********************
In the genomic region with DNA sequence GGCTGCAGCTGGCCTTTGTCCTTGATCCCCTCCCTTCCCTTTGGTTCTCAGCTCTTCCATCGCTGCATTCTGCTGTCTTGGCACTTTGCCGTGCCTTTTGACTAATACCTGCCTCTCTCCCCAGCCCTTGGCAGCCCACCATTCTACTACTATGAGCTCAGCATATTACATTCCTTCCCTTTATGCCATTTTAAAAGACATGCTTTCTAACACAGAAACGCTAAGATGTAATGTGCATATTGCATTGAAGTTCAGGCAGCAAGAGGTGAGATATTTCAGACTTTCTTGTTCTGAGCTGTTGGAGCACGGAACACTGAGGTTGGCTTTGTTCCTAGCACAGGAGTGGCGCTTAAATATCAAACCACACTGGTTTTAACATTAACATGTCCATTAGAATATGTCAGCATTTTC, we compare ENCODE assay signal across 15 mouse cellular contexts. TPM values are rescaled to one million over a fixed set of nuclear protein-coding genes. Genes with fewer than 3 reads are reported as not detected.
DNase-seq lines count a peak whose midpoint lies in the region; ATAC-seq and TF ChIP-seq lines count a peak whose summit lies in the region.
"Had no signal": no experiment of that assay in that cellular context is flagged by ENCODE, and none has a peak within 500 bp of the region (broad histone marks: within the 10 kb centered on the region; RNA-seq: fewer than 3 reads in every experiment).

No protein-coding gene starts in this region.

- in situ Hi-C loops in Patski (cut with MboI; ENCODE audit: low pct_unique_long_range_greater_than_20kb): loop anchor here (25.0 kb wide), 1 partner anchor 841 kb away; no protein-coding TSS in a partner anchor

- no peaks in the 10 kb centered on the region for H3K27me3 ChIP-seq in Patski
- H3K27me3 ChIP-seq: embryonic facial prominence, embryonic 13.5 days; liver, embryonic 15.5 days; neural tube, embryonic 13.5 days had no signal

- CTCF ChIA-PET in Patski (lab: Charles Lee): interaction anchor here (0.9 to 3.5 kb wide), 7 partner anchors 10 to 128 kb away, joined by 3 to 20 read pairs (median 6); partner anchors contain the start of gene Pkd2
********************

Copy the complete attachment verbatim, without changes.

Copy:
In the genomic region with DNA sequence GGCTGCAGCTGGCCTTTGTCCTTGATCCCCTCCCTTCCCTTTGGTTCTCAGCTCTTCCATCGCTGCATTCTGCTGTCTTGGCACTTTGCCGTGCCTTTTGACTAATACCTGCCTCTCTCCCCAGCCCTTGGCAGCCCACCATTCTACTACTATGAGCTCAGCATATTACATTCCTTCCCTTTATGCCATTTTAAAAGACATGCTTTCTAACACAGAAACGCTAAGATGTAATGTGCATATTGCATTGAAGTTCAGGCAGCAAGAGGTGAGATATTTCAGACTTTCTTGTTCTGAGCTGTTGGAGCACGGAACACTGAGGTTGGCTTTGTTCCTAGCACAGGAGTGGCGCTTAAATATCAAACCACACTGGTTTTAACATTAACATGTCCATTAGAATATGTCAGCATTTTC, we compare ENCODE assay signal across 15 mouse cellular contexts. TPM values are rescaled to one million over a fixed set of nuclear protein-coding genes. Genes with fewer than 3 reads are reported as not detected.
DNase-seq lines count a peak whose midpoint lies in the region; ATAC-seq and TF ChIP-seq lines count a peak whose summit lies in the region.
"Had no signal": no experiment of that assay in that cellular context is flagged by ENCODE, and none has a peak within 500 bp of the region (broad histone marks: within the 10 kb centered on the region; RNA-seq: fewer than 3 reads in every experiment).

No protein-coding gene starts in this region.

- in situ Hi-C loops in Patski (cut with MboI; ENCODE audit: low pct_unique_long_range_greater_than_20kb): loop anchor here (25.0 kb wide), 1 partner anchor 841 kb away; no protein-coding TSS in a partner anchor

- no peaks in the 10 kb centered on the region for H3K27me3 ChIP-seq in Patski
- H3K27me3 ChIP-seq: embryonic facial prominence, embryonic 13.5 days; liver, embryonic 15.5 days; neural tube, embryonic 13.5 days had no signal

- CTCF ChIA-PET in Patski (lab: Charles Lee): interaction anchor here (0.9 to 3.5 kb wide), 7 partner anchors 10 to 128 kb away, joined by 3 to 20 read pairs (median 6); partner anchors contain the start of gene Pkd2